Since CIL X 678 is the only extant example of Fausta's dm, I wonder if it might also be of some significance that it is actually a dm plus palimpsest. For example, could it be that Fausta's 'erasure' from memory is integral with Helena's 'inscription' into memory. Of course, on the immediate level, this tight connection appears obvious, but I'm still looking for other aspects and explanations that may enhance the understanding here. To sharpen the focus, I'm aware that there are many examples of palimsests within inscriptions, so I'm more interested in examples where specific names/persons manifest a damnatio memoriae plus palimpsest combination.
I also read last night in Pohlsander's Helena: Empress And Saint (1995) on p. 151: "The feast of the Invention of the Cross was previously observed in the West on 3 May but was suppressed by Pope John XXIII in 1960." Could this be considered one of the new forms of damnatio memoriae, or is it an example of purging history of what didn't happen? Is there a name for the act of purging history of what didn't happen?
I suggest anyone interested in damnatio memoriae (a specific type of censorship) read History and Silence, by Charles W. Hedrick, Jr. (2000). Here are some of the chapter titles: "Remembering to Forget"; "Silence, Truth and Death"; "Rehabilitating the Text"; and "Silence and Authority".
In "Remembering to Forget" one learns that damnatio memoriae actually did more to make people remember than it did to make them forget. Officially and literally, the memory was erased, however, the act of erasure itself, like the scar that it is, only reinforces the real reality that once was. Yes, erasures ironically are very full of meaning...
Quondam design-l lister Rick McBride sent me a link to yesterday's NYTIMES article "A Memorial Is Itself a Shaper of Memory" which muses on the future fate of the World Trade Center site. Rick wondered if the article might relate to reenactment and architecture. Here's how I responded:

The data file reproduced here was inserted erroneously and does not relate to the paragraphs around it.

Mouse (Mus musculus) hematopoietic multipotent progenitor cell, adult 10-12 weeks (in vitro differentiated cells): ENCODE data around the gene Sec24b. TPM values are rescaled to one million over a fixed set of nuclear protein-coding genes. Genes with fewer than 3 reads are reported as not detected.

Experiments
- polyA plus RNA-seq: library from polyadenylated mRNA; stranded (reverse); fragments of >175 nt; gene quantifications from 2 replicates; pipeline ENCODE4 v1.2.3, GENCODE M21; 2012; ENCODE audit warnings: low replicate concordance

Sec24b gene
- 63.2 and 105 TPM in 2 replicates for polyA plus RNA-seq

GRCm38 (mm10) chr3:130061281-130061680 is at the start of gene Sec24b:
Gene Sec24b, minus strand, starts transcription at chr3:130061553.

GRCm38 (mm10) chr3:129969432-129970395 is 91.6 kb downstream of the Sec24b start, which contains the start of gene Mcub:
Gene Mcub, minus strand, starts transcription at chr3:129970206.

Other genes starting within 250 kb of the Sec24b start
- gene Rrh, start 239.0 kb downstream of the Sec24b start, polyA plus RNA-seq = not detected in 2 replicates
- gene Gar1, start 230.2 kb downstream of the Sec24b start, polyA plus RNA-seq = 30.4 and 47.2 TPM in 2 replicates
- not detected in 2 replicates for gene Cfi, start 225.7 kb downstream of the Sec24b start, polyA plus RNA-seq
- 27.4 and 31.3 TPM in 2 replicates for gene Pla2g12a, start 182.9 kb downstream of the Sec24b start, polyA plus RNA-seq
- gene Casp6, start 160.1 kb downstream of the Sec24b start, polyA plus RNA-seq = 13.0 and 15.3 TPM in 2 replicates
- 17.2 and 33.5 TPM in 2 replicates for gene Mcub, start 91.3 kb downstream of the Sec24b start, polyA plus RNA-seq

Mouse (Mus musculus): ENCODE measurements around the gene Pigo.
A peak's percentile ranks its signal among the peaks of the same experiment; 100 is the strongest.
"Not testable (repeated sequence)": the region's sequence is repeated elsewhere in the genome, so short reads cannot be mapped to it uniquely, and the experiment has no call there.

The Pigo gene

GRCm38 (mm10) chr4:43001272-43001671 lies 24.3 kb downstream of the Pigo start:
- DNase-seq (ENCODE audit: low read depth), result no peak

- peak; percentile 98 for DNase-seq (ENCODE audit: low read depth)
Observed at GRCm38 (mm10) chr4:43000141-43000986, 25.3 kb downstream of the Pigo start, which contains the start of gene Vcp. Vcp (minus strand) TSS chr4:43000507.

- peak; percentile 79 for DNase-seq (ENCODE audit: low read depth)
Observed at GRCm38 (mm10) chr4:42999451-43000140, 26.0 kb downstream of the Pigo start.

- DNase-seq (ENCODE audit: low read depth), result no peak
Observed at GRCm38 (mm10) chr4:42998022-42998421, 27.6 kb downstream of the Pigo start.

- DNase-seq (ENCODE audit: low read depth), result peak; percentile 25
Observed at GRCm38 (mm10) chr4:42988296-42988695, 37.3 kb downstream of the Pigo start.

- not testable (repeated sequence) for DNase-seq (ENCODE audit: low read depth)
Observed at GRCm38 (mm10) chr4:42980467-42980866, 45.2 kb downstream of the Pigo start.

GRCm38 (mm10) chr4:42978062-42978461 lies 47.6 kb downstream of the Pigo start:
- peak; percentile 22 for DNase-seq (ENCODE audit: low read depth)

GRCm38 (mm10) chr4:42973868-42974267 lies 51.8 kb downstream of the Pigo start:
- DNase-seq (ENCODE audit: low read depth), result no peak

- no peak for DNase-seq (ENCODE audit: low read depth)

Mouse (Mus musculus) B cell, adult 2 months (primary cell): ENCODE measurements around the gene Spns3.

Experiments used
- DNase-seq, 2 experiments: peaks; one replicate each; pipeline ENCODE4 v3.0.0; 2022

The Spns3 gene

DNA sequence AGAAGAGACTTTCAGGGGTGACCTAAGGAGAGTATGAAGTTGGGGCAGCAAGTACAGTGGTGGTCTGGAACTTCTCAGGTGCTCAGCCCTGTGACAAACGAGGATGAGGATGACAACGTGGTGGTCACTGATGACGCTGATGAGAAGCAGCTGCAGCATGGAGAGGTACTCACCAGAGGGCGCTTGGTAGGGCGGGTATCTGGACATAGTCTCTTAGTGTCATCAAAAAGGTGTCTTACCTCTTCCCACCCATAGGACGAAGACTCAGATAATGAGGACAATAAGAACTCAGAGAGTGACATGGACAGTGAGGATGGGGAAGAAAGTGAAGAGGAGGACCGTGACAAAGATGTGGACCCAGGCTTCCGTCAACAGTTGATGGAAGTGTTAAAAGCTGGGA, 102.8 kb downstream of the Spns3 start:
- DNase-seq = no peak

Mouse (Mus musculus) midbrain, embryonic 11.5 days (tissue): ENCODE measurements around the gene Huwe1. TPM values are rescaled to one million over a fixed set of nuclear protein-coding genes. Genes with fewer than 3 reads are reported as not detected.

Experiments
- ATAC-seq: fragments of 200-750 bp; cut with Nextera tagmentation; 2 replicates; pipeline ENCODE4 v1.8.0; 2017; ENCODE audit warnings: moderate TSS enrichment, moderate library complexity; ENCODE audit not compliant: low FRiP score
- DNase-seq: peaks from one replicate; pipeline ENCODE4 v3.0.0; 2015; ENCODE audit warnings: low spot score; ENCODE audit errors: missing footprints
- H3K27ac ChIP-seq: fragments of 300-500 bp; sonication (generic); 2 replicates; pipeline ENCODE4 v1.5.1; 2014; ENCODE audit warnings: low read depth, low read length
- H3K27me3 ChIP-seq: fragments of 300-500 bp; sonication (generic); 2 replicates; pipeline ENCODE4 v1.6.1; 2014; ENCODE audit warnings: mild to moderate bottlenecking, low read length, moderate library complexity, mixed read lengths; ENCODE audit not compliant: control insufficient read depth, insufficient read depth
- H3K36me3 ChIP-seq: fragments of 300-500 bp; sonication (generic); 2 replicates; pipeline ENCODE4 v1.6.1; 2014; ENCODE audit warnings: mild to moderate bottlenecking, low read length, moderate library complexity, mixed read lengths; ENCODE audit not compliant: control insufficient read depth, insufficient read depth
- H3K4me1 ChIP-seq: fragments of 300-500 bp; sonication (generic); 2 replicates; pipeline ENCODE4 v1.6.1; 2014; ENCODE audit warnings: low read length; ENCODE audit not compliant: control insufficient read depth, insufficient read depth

While human memory itself is very likely the prototype of all reenactment, memorials themselves are not necessarily manifestations of reenactionary architecturalism. Keeping and displaying the ruins of the World Trade Center towers is not an act of reenactment. Rebuilding the towers, each up to the height of 9/11 impact, each with a gigantic staircase spiraling down, and each filled with a core of places of prayer and worship (with a mosque at each acme), would be reenactionary architecturism, especially for pilgrims that fly (via helicopters) to the tops and then walk all the way down.
...interpretation of the Ichnographia via The Art of Memory as exercised by the ancients. The Ichnographia as placement of memory, and memory as progenitor of reenactment.
The whole interpretation of the Ichnographia via The Art of Memory as exercised by the ancients. The Ichnographia as placement of memory and memory as progenitor of reenactment.
Piranesi Prison dates, etc.
I don't like having to do this (because it implies that some editor is not really doing their job), but it must be pointed out that Joseph Rykwert made (at least) one factual mistake within The Seduction of Place (2000). On page 150, Rykwert states:
"The attempt to provide a mimetic "condensation" of another place and time is not new. Centuries ago pilgrimages to remote and sacred places were replicated for those who could not afford to leave home. The fourteen [S]tations of the [C]ross, which you may find in any Roman Catholic church, are a miniaturized and atrophied version of the pilgrimage around holy places in Jerusalem."
The above is complete disinformation. The Stations of the Cross do not represent a "pilgrimage around holy places in Jerusalem." The Stations of the Cross are a ritual reenactment of what Christ experienced on the day of His crucifixion.